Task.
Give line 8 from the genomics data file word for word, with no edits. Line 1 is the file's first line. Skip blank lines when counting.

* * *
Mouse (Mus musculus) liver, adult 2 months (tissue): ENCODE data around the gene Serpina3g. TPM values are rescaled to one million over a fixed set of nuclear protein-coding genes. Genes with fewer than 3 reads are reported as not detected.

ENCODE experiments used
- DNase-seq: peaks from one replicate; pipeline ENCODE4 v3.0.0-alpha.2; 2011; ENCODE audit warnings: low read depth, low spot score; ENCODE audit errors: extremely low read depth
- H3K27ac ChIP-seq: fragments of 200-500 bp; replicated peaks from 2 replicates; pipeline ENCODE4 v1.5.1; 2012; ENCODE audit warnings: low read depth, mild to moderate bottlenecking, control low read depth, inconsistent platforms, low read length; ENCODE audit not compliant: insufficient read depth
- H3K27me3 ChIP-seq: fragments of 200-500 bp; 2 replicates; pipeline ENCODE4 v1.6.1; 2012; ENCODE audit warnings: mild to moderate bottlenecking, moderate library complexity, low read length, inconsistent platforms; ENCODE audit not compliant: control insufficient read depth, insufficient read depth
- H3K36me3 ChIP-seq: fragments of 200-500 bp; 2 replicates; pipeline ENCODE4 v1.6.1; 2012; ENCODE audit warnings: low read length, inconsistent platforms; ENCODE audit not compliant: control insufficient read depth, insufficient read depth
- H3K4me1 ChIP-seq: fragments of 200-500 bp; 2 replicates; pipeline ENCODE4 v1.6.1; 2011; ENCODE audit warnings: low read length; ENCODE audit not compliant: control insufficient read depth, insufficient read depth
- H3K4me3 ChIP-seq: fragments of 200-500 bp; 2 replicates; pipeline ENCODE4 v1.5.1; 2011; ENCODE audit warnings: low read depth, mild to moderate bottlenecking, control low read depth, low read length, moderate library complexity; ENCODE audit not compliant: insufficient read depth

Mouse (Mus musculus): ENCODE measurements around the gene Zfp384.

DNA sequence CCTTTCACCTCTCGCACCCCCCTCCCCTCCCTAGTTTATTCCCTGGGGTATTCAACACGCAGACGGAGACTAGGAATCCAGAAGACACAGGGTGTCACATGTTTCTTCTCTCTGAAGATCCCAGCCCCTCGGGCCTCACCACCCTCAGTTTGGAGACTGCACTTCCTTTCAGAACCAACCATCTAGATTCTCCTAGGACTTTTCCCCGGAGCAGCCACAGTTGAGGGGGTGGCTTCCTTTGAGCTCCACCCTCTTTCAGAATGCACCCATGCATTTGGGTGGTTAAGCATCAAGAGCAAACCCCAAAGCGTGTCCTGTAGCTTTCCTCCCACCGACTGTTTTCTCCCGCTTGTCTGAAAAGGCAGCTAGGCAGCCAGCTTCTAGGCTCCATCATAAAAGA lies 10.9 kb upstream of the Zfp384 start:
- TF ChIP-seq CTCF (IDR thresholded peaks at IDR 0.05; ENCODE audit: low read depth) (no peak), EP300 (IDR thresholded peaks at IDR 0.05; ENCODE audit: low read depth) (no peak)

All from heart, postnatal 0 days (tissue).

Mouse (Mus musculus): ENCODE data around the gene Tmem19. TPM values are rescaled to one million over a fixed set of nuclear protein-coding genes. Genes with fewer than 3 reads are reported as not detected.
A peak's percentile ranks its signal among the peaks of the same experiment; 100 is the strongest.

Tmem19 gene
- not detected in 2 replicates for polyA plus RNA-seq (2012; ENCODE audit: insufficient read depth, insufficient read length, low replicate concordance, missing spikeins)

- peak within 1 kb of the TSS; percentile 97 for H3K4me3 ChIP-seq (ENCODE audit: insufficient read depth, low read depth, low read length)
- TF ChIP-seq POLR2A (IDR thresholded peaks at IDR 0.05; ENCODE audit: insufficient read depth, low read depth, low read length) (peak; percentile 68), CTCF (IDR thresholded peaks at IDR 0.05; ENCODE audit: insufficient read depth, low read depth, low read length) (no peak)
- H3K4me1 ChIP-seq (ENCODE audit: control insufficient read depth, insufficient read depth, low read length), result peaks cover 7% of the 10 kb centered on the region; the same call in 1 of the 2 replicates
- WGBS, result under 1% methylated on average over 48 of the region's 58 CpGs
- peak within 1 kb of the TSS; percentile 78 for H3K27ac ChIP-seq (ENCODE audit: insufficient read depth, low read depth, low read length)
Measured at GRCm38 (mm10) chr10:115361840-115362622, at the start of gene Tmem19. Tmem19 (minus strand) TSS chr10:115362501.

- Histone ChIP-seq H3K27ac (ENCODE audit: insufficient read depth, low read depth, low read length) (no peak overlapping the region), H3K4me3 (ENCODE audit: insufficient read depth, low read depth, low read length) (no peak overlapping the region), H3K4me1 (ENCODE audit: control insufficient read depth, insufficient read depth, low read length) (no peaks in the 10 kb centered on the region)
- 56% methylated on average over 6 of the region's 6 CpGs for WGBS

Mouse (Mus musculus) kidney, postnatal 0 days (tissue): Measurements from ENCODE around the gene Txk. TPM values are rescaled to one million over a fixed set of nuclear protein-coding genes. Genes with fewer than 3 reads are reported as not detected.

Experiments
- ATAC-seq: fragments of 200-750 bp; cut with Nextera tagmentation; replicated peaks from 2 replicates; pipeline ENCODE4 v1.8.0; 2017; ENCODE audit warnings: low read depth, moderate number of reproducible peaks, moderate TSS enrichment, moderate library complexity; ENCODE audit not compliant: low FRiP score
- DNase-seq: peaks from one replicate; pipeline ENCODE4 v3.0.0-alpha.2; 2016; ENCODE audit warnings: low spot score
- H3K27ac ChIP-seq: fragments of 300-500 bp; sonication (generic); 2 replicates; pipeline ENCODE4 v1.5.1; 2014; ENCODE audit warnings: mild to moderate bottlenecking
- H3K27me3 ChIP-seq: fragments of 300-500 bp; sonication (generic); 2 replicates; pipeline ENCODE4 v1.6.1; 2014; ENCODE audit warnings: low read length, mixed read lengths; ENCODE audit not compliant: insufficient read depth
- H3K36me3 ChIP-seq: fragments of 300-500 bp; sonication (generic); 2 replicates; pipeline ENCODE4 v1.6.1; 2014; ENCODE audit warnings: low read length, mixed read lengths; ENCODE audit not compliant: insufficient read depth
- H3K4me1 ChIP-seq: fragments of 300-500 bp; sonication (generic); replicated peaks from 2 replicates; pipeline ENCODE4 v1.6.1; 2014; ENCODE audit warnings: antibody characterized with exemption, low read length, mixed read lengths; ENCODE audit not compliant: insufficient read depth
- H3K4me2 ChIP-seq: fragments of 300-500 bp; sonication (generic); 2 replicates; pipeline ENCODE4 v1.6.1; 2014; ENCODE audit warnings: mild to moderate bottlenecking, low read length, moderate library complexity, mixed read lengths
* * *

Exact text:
- H3K4me3 ChIP-seq: fragments of 200-500 bp; 2 replicates; pipeline ENCODE4 v1.5.1; 2011; ENCODE audit warnings: low read depth, mild to moderate bottlenecking, control low read depth, low read length, moderate library complexity; ENCODE audit not compliant: insufficient read depth